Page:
Top Left: Best BLT & Avocado Sammie @ Rousdon Bakery; Venison Burger @ The Green Dragon Pub; Landcombe Cove – Stunning!

We have had sporadic stretches of an English summer & when we do, we leverage our time & our Secret Beaches book to the max. This is an excellent informational source for secluded, unpopulated beaches – a necessary bundle of information when you live in jammed to the gills England.

Top Left: Pigs Nose Pub – A Real English Pub; Macely Beach/Cove; Coastal Fields on Walk to Macely Beach

We got lucky with another forecasted, semi-summer’s day so made a plan to walk the track along the River Dart (below) to the village of Ashprington. An excellent walk was had by all and is a favourite activity of Hound #1, Billie. Hard to beat the Devon (or Dorset) countryside with rolling hills, mucho greenery & woods and a sweet river…and the pubs! Ashprington is home to the Dunstan Arms and we had a stunner of a lunch (and a pint or two).

Top: Dart River; Billie Waits for the Pizza; Lunch @ Durant Arms in Ashprington…Rabbit Rillettes & Toast Points & Cornichons.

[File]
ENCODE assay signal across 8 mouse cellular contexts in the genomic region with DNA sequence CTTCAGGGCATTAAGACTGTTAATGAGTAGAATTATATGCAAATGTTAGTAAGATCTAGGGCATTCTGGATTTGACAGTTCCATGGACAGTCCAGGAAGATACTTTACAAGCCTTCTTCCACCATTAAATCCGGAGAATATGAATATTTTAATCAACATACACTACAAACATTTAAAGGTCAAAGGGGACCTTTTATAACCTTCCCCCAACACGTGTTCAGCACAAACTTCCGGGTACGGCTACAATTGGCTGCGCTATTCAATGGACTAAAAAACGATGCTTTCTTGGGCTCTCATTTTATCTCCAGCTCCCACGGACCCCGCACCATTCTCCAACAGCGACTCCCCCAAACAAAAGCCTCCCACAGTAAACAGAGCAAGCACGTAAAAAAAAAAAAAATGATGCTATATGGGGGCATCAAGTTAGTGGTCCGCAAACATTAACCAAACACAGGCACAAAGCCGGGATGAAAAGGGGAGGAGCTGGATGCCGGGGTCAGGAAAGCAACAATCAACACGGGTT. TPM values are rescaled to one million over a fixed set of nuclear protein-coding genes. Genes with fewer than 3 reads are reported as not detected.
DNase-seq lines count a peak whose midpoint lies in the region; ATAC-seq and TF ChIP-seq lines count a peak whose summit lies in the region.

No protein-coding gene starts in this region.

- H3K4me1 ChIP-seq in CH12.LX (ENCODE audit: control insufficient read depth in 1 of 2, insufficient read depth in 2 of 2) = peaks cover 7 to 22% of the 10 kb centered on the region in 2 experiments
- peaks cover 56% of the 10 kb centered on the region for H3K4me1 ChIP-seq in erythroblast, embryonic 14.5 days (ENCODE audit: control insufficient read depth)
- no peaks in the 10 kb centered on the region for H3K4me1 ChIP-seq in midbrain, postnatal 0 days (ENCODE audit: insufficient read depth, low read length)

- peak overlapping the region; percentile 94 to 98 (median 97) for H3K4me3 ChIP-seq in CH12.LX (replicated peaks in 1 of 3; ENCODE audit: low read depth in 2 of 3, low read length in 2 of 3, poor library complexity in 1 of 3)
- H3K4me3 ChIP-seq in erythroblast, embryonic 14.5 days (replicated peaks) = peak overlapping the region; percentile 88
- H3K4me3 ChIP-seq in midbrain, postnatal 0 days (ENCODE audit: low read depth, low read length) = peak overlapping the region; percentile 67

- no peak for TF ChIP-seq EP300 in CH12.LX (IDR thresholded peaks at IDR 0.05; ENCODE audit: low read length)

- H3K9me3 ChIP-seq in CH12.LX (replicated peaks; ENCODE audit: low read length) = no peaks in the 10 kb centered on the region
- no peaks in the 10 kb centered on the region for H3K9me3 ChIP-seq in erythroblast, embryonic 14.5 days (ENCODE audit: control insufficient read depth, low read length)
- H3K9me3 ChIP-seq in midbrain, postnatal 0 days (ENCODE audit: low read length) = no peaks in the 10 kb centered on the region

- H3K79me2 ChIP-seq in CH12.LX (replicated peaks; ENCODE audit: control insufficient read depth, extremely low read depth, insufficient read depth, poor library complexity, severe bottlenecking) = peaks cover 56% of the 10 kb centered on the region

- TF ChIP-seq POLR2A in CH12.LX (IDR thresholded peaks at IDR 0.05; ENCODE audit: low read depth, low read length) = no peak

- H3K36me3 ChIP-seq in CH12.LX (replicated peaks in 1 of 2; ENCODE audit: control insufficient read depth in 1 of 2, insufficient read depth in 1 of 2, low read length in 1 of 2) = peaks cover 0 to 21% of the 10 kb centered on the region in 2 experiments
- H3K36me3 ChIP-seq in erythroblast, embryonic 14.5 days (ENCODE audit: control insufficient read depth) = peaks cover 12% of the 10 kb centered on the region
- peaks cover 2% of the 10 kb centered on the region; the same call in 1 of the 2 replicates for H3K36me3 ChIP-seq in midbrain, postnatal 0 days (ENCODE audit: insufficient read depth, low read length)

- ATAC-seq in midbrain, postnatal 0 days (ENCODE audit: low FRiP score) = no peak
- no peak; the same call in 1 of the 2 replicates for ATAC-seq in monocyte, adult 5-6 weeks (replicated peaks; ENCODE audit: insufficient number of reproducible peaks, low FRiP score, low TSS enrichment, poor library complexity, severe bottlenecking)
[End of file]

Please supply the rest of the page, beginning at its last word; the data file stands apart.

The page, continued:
Top: Billie Plays Hard With Toy Gift from Mate Gorka in Hondarribia; English Summer – Needs a Fire!; Another Gift from Gorka – Txakoli Vino!

We felt that after a few weeks in the village of Totnes that a day out in the Big Smoke of Exeter was in the cards. We had a few shopping missions to accomplish that could not be satisfied in Totnes, so on the train we hopped, Exeter bound.

A Day Out in Exeter…

We were able to tick a quite a few boxes in Exeter – I succeeded in replacing my about-to-disintegrate Levi jeans & Hound #2 raided all the Op Shops (Charity Shops for non-UK folks) nabbing some books & DVDs. We also managed a quick squizzy of Magdalen Road, foodie central for Exeter.

Thurleston Beach, Devon…

We were gifted with another stunner of a summer’s day…only problem it was a Bank Holiday Monday. Hound #2’s whole family has a genetic aversion to doing anything on a Bank Holiday, especially going to the beach. But we sort of devised plan which was to leave super early, get a swim & beach time in and do a coastal walk to the village of Bantham to the Sloop Inn pub for at least a pint & maybe lunch…crowds dependent.